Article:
On a dangerous seacoast well known for many shipwrecks, there was a crude little lifesaving station. Actually, it was merely a hut with only one boat, but the few members kept a constant watch over the turbulent sea. With little thought for themselves, they went out day & night tirelessly searching for those in danger as well as for the lost. Many lives were saved by this brave little band who faithfully worked as a team in and out of the lifesaving station. In time, it became a famous place.
Some of those who had been saved, as well as others along the seacoast, wanted to be a part of this little station. They were willing to give their time, energy, and money in support of its objectives. Some new boats were purchased and additional crews were trained. The station, once obscure and crude and virtually insignificant, began to grow. Some of its members expressed displeasure that the hut was so unattractive and poorly equipped. They felt that a more comfortable place should be provided. Emergency cots were replaced with lovely furniture. Rough, handmade equipment was discarded and sophisticated, classy systems were installed. The hut, of course, had to be torn down to make room for all the additional equipment, furniture, and systems. By the time of its completion, the lifesaving station had grown into a popular gathering place, and its objectives had begun to shift. It was now used as a sort of clubhouse, an attractive building for public gathering. Saving lives, feeding the hungry, strengthening the fearful, and calming the disturbed rarely occurred anymore.
Fewer members were interested in braving the sea on the old lifesaving missions, so they hired professional lifeboat crews to do this work in their place. The original goal of the station wasn’t altogether forgotten. Lifesaving motifs still prevailed in the club’s decorations and stories. There was a liturgical lifeboat preserved in the Room of Sweet Memories with soft, indirect lighting, which helped to hide the layer of dust that had accumulated on the once-used vessel. About this time a large ship was wrecked on the rocks off the coast and the boat crews began bringing in loads of cold, wet, half-drowned people. They were dirty, some were terribly sick and lonely. Others were “different” from the majority of the club members. It was apparent to some that the beautiful new club had suddenly become messy and cluttered.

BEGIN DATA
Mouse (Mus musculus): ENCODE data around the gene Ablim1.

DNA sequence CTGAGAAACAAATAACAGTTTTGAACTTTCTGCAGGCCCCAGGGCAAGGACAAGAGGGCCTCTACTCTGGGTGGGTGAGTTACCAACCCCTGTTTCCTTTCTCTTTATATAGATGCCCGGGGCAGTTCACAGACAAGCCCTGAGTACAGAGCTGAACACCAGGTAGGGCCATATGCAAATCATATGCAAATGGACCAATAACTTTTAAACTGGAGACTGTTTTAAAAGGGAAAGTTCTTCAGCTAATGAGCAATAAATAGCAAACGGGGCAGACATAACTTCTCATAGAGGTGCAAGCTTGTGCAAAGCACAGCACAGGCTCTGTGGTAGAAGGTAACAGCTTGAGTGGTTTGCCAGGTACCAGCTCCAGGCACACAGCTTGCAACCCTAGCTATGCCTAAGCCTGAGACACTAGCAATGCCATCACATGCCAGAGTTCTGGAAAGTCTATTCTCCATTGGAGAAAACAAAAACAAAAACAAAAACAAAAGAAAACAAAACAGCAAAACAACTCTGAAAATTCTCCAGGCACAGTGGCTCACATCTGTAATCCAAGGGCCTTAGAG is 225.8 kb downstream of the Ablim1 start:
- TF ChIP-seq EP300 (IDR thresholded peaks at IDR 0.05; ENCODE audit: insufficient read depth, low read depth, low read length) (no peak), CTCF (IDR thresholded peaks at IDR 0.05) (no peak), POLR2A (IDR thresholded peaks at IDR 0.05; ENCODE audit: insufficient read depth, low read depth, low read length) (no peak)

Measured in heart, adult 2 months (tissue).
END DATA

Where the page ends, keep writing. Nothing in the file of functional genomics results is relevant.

A special committee saw to it that a shower house was immediately erected outside the club, away from the members so the victims of the shipwreck could be cleaned up before coming inside. At the next meeting strong words were exchanged and angry feelings were expressed, and this resulted in a division among the members.
Most of the people wanted an immediate stop to the club’s lifesaving activities and all of the involvements with shipwreck victims. As you’d expect, some still insisted on saving lives, because that this was “their primary objective” – and that their only reason for existence was to minister to anyone needing help regardless of their club’s beauty or size or decorations. They had good intentions, but they just didn’t understand that the financial support for the club was coming primarily from the folks who liked things the new way. They were voted down and told if they wanted to save the lives of various kinds of people who were shipwrecked in those waters, they could begin their own lifesaving station down the coast! And so they did.
As the years passed, the new station experienced many of these same changes. The new station evolved into another club – and in time yet another lifesaving station was begun. History continued to repeat itself. And today if you visit that coast you’ll find a very large number of exclusive, impressive clubs along the shoreline owned and operated by professionals who are content with status quo and have lost all involvement with the saving of lives.
Shipwrecks still occur in those waters, maybe even more than before, but now most of the victims are not saved. Every day they perish at sea, and so few really seem to care … so very few.